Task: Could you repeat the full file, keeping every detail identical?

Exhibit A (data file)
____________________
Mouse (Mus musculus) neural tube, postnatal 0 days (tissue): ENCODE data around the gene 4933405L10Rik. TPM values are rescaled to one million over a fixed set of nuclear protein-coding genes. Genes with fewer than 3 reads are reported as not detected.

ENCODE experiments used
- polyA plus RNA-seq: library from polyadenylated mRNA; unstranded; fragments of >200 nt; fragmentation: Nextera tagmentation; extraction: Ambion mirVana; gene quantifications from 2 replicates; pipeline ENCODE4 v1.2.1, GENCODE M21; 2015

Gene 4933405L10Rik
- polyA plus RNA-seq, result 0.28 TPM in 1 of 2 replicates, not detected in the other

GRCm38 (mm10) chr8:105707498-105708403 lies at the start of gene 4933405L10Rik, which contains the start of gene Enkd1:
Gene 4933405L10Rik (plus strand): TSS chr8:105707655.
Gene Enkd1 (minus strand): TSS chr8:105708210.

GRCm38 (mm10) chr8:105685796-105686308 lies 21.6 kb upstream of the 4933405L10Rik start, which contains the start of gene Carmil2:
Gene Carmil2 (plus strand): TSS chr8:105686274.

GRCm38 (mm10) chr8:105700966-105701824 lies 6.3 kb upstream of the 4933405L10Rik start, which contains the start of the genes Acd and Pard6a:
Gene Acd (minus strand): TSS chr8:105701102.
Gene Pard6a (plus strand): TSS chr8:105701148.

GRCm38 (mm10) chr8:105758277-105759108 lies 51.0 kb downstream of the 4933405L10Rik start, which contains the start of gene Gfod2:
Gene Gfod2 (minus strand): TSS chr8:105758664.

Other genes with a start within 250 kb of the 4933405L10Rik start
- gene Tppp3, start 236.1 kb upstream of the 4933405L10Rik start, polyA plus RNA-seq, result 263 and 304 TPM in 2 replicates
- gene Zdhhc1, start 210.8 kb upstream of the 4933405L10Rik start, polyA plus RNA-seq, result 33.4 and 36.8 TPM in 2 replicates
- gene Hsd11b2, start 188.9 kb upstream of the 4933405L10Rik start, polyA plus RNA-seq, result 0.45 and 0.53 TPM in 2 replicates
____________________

Mouse (Mus musculus) neural tube, postnatal 0 days (tissue): ENCODE data around the gene 4933405L10Rik. TPM values are rescaled to one million over a fixed set of nuclear protein-coding genes. Genes with fewer than 3 reads are reported as not detected.

ENCODE experiments used
- polyA plus RNA-seq: library from polyadenylated mRNA; unstranded; fragments of >200 nt; fragmentation: Nextera tagmentation; extraction: Ambion mirVana; gene quantifications from 2 replicates; pipeline ENCODE4 v1.2.1, GENCODE M21; 2015

Gene 4933405L10Rik
- polyA plus RNA-seq, result 0.28 TPM in 1 of 2 replicates, not detected in the other

GRCm38 (mm10) chr8:105707498-105708403 lies at the start of gene 4933405L10Rik, which contains the start of gene Enkd1:
Gene 4933405L10Rik (plus strand): TSS chr8:105707655.
Gene Enkd1 (minus strand): TSS chr8:105708210.

GRCm38 (mm10) chr8:105685796-105686308 lies 21.6 kb upstream of the 4933405L10Rik start, which contains the start of gene Carmil2:
Gene Carmil2 (plus strand): TSS chr8:105686274.

GRCm38 (mm10) chr8:105700966-105701824 lies 6.3 kb upstream of the 4933405L10Rik start, which contains the start of the genes Acd and Pard6a:
Gene Acd (minus strand): TSS chr8:105701102.
Gene Pard6a (plus strand): TSS chr8:105701148.

GRCm38 (mm10) chr8:105758277-105759108 lies 51.0 kb downstream of the 4933405L10Rik start, which contains the start of gene Gfod2:
Gene Gfod2 (minus strand): TSS chr8:105758664.

Other genes with a start within 250 kb of the 4933405L10Rik start
- gene Tppp3, start 236.1 kb upstream of the 4933405L10Rik start, polyA plus RNA-seq, result 263 and 304 TPM in 2 replicates
- gene Zdhhc1, start 210.8 kb upstream of the 4933405L10Rik start, polyA plus RNA-seq, result 33.4 and 36.8 TPM in 2 replicates
- gene Hsd11b2, start 188.9 kb upstream of the 4933405L10Rik start, polyA plus RNA-seq, result 0.45 and 0.53 TPM in 2 replicates